I’m not usually one for writing about topical subjects; topics that are only relevant for a short period. But writing a little something about household management during the COVID-19 pandemic feels salient, especially in a world where shoppers are hoarding items out of fear, thus feeding the panic.
So what is this post about? It’s about being calm. It’s how the Jupiter House is managing this pandemic, social distancing, and how my shopping habits HAVE NOT changed. I know that our situation is about as calm as it gets; I don’t have several social events to cancel, Baby Jupiter is unaffected by school closures, and Mister Jupiter stays home when he can (funny thing about pilots – they absolutely cannot work from home).
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Household Management – Time ticks like any other day at home. When we watch TV, it’s in the TV room for Netflix – not in the living room, and not on the news (we are “cord cutters”) so this alone breeds calm. I do regularly read the news on my phone, so we’re not entirely out of the loop. Our household activities and schedules have not changed.
We thrive on schedules here, so we keep them. During Baby’s first nap I relax, then during his second nap I meal prep or write. Mister tends to emails as they come in, and the dogs let us know when they think it’s dinner time. We might as well live on the moon; our home life is unchanged in the face of global pandemic.
Social Distancing – Slight change for us. Recently my brother got married, and we did go to the wedding (it was wonderful!), but we needed to leave the reception earlier than planned. Nobody at the ceremony seemed ill, but we didn’t shake hands during introductions, and hugs were at the minimum.
Luckily we don’t really have a lot of regular social events, so distancing hasn’t been negative for us…yet. I did have two events later this month that were cancelled, but I totally understand. If I rated the level of inconvenience that social distancing has on our daily life I would rate it one of ten; very low, barely noticed. Being a homebody is good, and I definitely recognize the privilege I have in being able to stay home.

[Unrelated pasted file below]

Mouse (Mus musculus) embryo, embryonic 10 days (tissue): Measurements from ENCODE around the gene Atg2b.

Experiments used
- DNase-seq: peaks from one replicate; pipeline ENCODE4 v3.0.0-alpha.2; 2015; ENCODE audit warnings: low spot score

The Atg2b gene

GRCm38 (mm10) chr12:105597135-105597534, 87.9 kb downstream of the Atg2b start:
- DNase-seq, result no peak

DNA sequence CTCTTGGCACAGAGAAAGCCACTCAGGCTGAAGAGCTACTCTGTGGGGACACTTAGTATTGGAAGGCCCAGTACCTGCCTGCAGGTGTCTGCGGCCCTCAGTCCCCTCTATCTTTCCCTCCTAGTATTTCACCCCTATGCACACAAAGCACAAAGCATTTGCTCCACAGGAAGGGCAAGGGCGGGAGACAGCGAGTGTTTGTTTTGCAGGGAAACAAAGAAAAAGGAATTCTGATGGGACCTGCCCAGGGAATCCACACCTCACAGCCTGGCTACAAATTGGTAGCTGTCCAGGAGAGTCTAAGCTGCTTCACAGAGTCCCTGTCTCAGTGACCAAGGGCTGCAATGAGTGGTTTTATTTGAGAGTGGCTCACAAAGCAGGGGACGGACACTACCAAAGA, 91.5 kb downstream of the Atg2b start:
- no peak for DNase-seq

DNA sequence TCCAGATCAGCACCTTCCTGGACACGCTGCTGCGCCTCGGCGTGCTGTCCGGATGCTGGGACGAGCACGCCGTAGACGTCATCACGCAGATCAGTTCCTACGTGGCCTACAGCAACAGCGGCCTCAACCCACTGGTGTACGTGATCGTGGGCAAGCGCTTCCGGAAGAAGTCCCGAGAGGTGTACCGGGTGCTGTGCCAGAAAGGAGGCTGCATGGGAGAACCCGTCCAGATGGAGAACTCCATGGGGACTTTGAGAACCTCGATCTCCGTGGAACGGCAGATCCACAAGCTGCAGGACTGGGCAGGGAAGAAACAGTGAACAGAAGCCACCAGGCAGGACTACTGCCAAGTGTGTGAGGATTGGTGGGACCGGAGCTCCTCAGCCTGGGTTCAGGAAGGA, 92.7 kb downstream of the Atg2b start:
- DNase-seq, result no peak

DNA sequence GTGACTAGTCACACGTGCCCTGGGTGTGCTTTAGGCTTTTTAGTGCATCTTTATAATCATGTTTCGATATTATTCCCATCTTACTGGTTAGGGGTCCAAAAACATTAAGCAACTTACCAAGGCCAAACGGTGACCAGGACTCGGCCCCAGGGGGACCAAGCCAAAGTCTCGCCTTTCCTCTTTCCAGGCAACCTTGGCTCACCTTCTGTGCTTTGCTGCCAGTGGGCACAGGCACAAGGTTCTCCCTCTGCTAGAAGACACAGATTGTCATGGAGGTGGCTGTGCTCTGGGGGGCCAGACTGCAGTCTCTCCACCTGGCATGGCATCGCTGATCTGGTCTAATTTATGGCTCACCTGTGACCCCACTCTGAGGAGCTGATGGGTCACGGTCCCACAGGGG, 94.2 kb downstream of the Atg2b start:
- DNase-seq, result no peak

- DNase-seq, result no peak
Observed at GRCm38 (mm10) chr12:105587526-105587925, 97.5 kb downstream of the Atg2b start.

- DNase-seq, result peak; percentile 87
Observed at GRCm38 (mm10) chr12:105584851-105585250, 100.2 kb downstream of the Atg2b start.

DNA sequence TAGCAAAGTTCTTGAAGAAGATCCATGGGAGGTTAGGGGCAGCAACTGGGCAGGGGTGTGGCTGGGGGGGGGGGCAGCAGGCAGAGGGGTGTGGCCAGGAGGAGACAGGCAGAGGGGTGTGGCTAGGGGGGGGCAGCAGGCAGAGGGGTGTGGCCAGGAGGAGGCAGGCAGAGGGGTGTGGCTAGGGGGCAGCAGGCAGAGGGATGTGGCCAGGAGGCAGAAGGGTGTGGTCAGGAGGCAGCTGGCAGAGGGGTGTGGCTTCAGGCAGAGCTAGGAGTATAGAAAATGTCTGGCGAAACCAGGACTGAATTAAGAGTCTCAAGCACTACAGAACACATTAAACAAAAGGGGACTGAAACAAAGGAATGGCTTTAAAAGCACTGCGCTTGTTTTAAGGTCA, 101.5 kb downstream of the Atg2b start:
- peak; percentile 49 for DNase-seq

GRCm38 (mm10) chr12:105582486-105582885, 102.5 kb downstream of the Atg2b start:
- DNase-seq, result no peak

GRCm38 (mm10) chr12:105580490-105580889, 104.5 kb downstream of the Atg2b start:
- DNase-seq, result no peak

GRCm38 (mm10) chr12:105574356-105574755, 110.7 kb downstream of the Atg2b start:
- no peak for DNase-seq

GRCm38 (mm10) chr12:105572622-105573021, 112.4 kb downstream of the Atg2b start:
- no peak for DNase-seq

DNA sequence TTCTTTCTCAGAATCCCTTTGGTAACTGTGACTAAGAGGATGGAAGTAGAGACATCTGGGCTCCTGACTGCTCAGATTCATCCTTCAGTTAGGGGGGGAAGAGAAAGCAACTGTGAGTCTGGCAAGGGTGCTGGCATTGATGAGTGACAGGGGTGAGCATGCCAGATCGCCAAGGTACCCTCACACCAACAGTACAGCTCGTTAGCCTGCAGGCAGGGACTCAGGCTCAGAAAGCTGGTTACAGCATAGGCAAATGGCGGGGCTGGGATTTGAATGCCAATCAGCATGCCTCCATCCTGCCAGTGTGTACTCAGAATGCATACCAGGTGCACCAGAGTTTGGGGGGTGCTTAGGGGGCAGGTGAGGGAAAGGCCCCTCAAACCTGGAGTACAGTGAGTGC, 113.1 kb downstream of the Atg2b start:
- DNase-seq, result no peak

Shopping – This one surprised me the most. I didn’t realize that toilet paper became a commodity until after I had already bought some (in normal quantities for normal use). The sudden doomsday prepping is apparently a social response to panic and unclear guidance – I really look forward to the academic analysis about this all. So if you’re a sociologist studying this – please comment below with published findings – I care!
My shopping habits are mostly unchanged. Why? Because I don’t like being surprised, so I ALWAYS keep emergency supplies handy. Granted, my prepping isn’t very robust, but it’s there. For example we’re never totally out of toilet paper, ibuprofen, hand sanitizer, or dried beans. But I’m far from being ready for an actual zombie apocalypse, and that’s okay for now. I joke with Mister about having enough yeast to make bread to barter for baby’s milk, but I’m only half joking. Before we start bartering I’m at least pushing to get a carry out dinner once a week – it supports local businesses, and is handy when my dinner plans are dashed because Kroger was out of potatoes and beans.
☞ Related: Menu Planning with Limitations
Finding Calm – Finding calm in any chaos is challenging enough, and this pandemic is highlighting a lot of issues that people of the world are forced to deal with now. So what to do when your world is spiraling out of control? Find something that you can hold on to.
I like to take a note from any yoga class. Sit comfortably in a quiet space and focus on your breath. Feel your chest rise. Relax your shoulders. Breathe deep. Let your mind quiet down and create a bubble of calm in your world. I like to watch Yoga with Adriene (on Amazon Prime Video) for a slice of calm. I like her variety of videos, and I especially like seeing her dog. After any video I feel calm and relaxed, and this fresh start helps me better tackle that day’s big problem.
Communicate – Lastly I want to remind everyone to communicate. I’m a SAHW (stay at home writer) who forgets to reach out to others. Just because I am happy and comfortable at home doesn’t mean that everyone is. Reach out and text your family. Nothing too serious, just check in with them and see how they are doing; ask what they’re reading, or what great jokes they’ve heard lately. We humans are social animals and we enjoy a chat – especially from a person who cares. So be that caring person.
But what if you’re too burdened and need to vent to someone instead? There’s a solution for you too! It’s called the Crisis Text Line. No worry is too small, and real people (not bots) are there to help! There are a million reasons to need an anonymous friend, even without a pandemic. Text SHARE to 741741 and a kind person will respond – they are always listening, and they always have the time, 24/7.